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Pearl Harbor: An Inevitable Crossroads

A brief presentation about the Japanese attack on Pearl Harbor, and how it can be used as a vehicle through which to study the idea of inevitability in history, shown at the National Council of History Educators' annual conference, 2010, in San Diego.
by

Jeremy Gypton

on 3 December 2013

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Transcript of Pearl Harbor: An Inevitable Crossroads

Pearl Harbor: An
Inevitable Crossroads

A little about me
Ma, Land Warfare, American Military University
MA, Administration, Grand Canyon University
10 years in the classroom
5 years in all-digital, one-to-one school
Long ago decided that history teaching should not take place for its own sake, but for the development of skills & knowledge that are to be applied throughtout life
Our Challenge:
Teach content -- 'stuff'
Teach them thinking skills
What is inevitability?
What makes something inevitable?
(Great opportunity in this for consideration of subtlety and nuanced thinking)
Thinking in Sequence
What are the basic facts?
What are the foundational methods?
What is the most fundamental rationale?
Was the Japanese attack on Pearl Harbor inevitable?
The Path to War
Arita Hachiro, Minister for Foreign Affairs
1940: Proposes GEACPS
"...all mankind longs for...for world peace...[in order to achieve it, similar peoples] should first form a sphere of their own for coexistence and co-prosperity and establish peace and order within that sphere...It is in this spirit that Japan is now engaged in the task of establishing a new order in East Asia...[t]his system presupposes the existence of a stabilizing force [within each region of the world]...]
Tojo Hideki, (then) War Minister
1940: Tripartite Alliance Pact
...the Governments of Japan, Germany and Italy have resolved to cooperate with each other [in order] to realize the ultimate objective of establishing world peace...[to this end] Japan shall acknowledge and respect the leadership of Germany and Italy in establishing the new order in Europe [and] Germany and Italy shall acknowledge and respect the leadership of Japan in establishing the new order in Greater East Asia.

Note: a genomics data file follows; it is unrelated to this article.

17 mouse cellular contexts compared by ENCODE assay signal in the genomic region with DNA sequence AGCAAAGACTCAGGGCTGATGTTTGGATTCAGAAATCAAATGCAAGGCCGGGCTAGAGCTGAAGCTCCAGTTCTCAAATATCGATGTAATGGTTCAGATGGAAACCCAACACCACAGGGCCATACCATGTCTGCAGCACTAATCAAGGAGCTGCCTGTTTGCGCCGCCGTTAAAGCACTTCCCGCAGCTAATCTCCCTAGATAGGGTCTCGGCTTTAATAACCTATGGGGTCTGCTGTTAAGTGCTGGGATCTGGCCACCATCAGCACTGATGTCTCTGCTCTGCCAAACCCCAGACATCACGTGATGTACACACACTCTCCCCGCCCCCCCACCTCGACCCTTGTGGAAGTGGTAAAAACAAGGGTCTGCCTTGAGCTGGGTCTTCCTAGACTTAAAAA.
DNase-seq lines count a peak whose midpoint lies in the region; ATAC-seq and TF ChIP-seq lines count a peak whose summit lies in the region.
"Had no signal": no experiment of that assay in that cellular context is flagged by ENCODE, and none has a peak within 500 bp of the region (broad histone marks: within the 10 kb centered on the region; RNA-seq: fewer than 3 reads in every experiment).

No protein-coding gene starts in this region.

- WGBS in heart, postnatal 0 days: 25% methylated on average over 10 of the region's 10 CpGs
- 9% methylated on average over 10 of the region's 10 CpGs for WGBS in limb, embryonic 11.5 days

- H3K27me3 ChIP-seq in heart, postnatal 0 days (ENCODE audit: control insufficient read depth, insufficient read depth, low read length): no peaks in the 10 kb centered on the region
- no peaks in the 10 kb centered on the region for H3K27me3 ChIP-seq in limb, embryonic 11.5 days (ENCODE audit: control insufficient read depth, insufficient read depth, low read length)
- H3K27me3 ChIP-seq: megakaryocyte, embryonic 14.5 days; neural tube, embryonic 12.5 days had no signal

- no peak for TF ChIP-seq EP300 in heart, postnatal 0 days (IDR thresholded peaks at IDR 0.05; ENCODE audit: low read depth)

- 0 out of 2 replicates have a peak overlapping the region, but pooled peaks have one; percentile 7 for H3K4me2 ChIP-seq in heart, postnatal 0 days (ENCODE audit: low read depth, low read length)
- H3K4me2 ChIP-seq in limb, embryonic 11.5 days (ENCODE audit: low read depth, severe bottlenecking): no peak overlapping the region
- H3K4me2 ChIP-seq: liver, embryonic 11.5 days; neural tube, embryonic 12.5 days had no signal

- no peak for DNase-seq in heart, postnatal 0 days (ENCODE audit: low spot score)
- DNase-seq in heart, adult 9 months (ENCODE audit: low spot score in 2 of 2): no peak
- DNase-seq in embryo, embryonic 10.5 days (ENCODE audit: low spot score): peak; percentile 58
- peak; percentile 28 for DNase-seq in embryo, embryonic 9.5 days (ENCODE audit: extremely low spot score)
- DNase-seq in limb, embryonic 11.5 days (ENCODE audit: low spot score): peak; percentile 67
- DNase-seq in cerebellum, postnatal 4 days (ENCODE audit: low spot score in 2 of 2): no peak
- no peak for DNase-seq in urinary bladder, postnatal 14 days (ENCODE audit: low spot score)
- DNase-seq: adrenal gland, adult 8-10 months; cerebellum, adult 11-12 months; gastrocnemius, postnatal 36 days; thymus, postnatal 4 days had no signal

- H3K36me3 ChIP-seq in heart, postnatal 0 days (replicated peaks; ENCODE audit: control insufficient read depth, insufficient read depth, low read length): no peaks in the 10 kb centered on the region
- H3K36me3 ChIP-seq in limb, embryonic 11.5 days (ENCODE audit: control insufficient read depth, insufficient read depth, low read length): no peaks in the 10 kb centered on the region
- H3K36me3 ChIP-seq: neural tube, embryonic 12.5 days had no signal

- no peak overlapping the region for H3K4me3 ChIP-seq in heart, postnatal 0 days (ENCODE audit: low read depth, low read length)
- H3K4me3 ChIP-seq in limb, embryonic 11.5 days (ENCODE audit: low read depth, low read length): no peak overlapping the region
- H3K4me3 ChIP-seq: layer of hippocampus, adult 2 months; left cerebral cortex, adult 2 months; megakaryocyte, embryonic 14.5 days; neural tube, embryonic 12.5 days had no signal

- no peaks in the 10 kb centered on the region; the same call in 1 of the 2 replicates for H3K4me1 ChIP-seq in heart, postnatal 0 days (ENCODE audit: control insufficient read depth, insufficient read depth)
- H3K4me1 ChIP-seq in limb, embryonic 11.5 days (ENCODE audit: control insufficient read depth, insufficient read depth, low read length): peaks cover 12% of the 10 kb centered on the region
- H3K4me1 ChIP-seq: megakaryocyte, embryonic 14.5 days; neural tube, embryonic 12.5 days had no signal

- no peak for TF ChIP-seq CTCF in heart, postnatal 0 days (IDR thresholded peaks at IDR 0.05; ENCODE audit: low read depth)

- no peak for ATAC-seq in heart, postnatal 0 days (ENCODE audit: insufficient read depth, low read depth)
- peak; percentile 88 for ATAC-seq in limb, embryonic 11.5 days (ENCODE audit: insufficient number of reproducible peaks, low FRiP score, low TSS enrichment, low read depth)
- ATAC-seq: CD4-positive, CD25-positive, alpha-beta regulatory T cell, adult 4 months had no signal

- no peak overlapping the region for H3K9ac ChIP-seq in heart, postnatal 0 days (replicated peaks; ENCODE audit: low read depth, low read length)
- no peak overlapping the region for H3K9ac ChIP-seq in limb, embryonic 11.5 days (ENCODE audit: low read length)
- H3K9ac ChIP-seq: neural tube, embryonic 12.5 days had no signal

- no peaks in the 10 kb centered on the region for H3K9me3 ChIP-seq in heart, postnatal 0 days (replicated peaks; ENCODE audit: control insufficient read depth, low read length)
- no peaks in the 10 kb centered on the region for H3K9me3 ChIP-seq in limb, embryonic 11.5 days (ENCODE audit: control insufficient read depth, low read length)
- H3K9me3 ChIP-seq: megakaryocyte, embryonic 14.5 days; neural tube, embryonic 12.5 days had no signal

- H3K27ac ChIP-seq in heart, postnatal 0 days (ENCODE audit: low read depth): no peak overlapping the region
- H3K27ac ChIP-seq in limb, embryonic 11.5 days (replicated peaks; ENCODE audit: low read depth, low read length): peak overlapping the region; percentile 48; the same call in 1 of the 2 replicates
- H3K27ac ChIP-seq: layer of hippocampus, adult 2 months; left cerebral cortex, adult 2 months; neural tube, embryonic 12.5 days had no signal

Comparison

Japanese Gov't dominated by Army & Militarists
Vision of Co-Prosperity Sphere takes flight in propaganda
'Asia for Asians' really means 'Asia for Japan'
Gov't sees opportunity for expansion after Spring 1940
Atlantic Charter, August 1941
Commits to "destruction of the Nazi tyranny"
World of open trade and free peoples not reconcilable with Japanese actions of the last decade
Liaison Conference, July 1940 -- establishes policy
27 July 1940 -- "The Japanese Empire will strive for the immediate settlement of the China Incident by improving internal and external conditions in keeping with changes in the world situation and, at the same time, will solve the southern area problem by taking advantage of opportunities."
Internal Japanese policy, July 1940: http://www.ibiblio.org/pha/monos/146/146app02.html
Resources: Primary & Secondary
Co-Prosperity Sphere Proposal: http://personal.ashland.edu/~jmoser1/japan/arita.htm
Tripartite Pact: http://www.ibiblio.org/hyperwar/PTO/Dip/Tripartite.html
Atlantic Charter: http://www.teachingamericanhistory.com/library/index.asp?document=453